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Below are reprints of letters from Julie Brown in Cheyenne, Wyoming. Julie's original text is all in brick red. Wyoming Issues has converted images to links, with descriptions of what will be seen when clicking on the link. Comments added by Wyoming Issues are all in black.
As a mom of five children currently enrolled in LCSD#1, I would like to voice my opinion regarding sexually explicit materials in our schools. I want to emphasize I am not referring to any and all sexual content. I am not suggesting we categorize or exclude books like To Kill a Mockingbird or The Scarlet Letter, or other classics; my concern relates to literature describing explicit sex acts. Specifically, books with explicit descriptions of genitalia—regardless of relationship-status, gender, age or sexual orientation—being touched, inserted, sucked, licked, caressed, mutilated, or harmed in any way. I am unable to provide excerpts because they would be considered lewd and obscene. No child needs to be exposed to these graphic texts; they are unnecessary and, from personal experience in my children's classrooms, limited, distracting and highly problematic in educating our students. In fact, recent meta-analyses that sum up studies on this issue conclude that "exposure to sexual material increases adolescents' risk of early sexual initiation and risky sexual behavior" (Smith et al., 2016; Coyne et al., 2019). I am not seeking to parent other people's children, ban classics, shut down important conversations or take away anyone's right to read and access whatever they choose. All of these books remain available online and in our public libraries. I am seeking to elevate the reading materials and conversations in our schools and classrooms above the shocking content children are constantly bombarded with on social media and the Internet. We must refuse to lower standards, do the hard work and choose, from the hundreds of thousands of books readily available, equally relevant and meaningful literature to teach curricular standards, void of sexually explicit content. There is a reason we have ratings for movies and other media. Books should be judged by similar standards. As a society, we have determined minors to be exceptionally vulnerable and impressionable. They must be protected and spoken for by morally responsible adults. It is irresponsible and contradictory to fill our students' minds with sexually explicit, distracting books and images in our schools.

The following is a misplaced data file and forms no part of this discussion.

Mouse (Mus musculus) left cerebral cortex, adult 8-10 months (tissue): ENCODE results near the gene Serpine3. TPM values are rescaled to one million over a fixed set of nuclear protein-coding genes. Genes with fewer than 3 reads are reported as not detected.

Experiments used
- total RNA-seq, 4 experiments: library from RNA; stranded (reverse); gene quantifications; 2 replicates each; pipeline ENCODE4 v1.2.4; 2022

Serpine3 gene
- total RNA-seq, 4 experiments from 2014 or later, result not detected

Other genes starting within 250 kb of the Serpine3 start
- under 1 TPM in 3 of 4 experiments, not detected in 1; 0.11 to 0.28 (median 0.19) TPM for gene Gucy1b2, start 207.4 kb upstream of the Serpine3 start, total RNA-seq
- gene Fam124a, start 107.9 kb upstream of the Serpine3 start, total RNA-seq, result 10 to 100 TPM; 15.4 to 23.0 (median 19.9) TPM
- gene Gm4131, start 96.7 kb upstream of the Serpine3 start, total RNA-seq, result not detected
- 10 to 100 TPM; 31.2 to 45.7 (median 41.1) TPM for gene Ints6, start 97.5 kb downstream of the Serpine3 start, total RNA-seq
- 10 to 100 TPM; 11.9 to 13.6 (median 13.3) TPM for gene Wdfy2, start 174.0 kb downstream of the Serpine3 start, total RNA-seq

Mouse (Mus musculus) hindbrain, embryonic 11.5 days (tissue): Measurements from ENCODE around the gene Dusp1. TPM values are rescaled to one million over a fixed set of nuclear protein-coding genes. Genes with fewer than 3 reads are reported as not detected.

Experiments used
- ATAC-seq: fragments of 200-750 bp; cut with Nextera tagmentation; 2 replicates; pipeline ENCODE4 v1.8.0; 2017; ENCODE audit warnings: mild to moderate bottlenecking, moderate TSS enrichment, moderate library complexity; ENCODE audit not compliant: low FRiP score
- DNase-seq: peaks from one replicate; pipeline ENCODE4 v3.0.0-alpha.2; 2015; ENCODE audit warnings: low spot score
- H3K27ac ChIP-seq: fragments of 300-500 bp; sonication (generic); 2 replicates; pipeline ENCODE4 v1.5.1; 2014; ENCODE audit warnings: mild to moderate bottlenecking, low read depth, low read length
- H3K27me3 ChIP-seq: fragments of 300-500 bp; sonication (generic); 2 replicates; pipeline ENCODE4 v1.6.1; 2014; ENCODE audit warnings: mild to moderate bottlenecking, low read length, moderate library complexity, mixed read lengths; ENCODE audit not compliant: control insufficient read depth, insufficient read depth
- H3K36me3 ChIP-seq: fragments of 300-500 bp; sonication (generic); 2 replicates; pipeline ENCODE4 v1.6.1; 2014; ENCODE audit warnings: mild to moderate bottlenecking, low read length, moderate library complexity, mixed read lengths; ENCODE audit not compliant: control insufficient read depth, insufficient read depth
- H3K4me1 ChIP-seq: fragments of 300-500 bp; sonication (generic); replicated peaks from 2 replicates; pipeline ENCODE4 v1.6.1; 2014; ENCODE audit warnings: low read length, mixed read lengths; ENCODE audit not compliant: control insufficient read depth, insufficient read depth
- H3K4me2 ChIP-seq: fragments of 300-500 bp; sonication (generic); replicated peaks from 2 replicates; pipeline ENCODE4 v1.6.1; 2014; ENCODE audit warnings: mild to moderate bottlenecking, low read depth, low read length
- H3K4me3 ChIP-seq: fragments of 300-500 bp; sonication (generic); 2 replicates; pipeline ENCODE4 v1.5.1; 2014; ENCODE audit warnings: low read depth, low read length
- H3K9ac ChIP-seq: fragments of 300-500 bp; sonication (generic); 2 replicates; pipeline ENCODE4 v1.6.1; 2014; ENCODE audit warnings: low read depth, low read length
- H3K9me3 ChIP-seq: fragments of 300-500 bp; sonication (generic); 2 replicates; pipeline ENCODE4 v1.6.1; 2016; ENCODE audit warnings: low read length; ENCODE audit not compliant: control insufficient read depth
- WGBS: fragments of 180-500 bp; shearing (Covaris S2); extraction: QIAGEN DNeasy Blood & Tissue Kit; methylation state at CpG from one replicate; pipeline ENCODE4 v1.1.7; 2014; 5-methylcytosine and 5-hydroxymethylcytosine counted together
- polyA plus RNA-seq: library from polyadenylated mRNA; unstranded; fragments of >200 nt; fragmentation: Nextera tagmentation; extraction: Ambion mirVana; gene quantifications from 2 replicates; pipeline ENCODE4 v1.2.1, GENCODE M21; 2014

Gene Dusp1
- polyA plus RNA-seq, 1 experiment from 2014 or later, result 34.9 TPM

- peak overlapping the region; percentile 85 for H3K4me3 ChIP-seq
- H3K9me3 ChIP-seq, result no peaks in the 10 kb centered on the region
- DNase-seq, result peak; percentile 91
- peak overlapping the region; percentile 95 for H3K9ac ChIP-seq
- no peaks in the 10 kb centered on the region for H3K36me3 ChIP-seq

Also, here are a few examples of books that were the assigned reading in my children's classes, this year:
A page from The 57 Bus, describing a male jogger sexually harassed by males in a passing car.
Partial pages from The 57 Bus, describing a girl being set on fire.
Book assigned as the sole outside reading in my daughter's 10th grade English class. After 3 meetings with administrators and a book challenge, it was determined this book will remain in our classrooms and libraries.
A scan of an English assignment.
Picture shown (in a lineup of many) as a writing prompt in my daughter's 10th grade English class. Administrators removed the assignment after my daughter alerted me and I complained.
* This image is referenced again in Julie's later email titled, "English Class - Inappropriate Picture."
An image of a sculptor detailing the erect male genitals of a subject (not something the Greeks ever actually did... ancient Greek artists depicted male genitals small and flaccid).
A scanned image depicting an ancient Greek footrace.
Pictures in several copies of a book provided in my son's 6th grade elementary classroom for his Ancient Greece project. The caption under the "sodomy" type picture of 2 men reads: "Would you like to take part?" This book, we were able to get removed, only after I agreed to come in and meet with the Principal, directly.
As you can see, we are being bombarded with inappropriate materials in our schools and students and parents being forced to be the whistle-blowers.
Julie D. Brown
My daughter informed me that Ms. Black is back at school, teaching. What are the results of the investigation of the inappropriate picture shown in my child's English class? I still have not heard anything, directly, from the teacher except generally to the class that she was trying teach something from "The Life of Pi," although, that book was not referenced in any of the photos or the corresponding writing assignment. I reached out to Dr. Delbridge, again, this morning, as I was told there would be a follow-up conversation. She informed me the picture the teacher used was NOT district-approved curriculum. What are the policies surrounding non-approved curriculum in the classroom that allowed my daughter to be exposed to an inappropriate picture in her classroom, and THEN be penalized and discriminated against because she did not comply? The teacher gave extra credit and praised the "work ethic" of those students who did not question her irresponsible assignment. I am STILL unclear as to what standard the teacher was trying to teach/meet and why a picture, with no explanation or context, of an erected penis and condom demonstration was necessary to teach that standard? Why was the district blocking access to the link to the picture? Who is being held accountable for this? What is being done to ensure this does not happen again?
Thank you for your concern,
Thank you for reading. The purpose of my campaigns is to highlight corruption and to get assistance from anyone who is able and willing to help return Gillette and Campbell County and Wyoming to American Ideals, and hopefully a culture that applies the law equally to all citizens regardless of position or social class. Thank you so much for the efforts you are making and have already made. Please forward to everyone that you know who might be interested in the information I share. God Bless You, and God Bless America.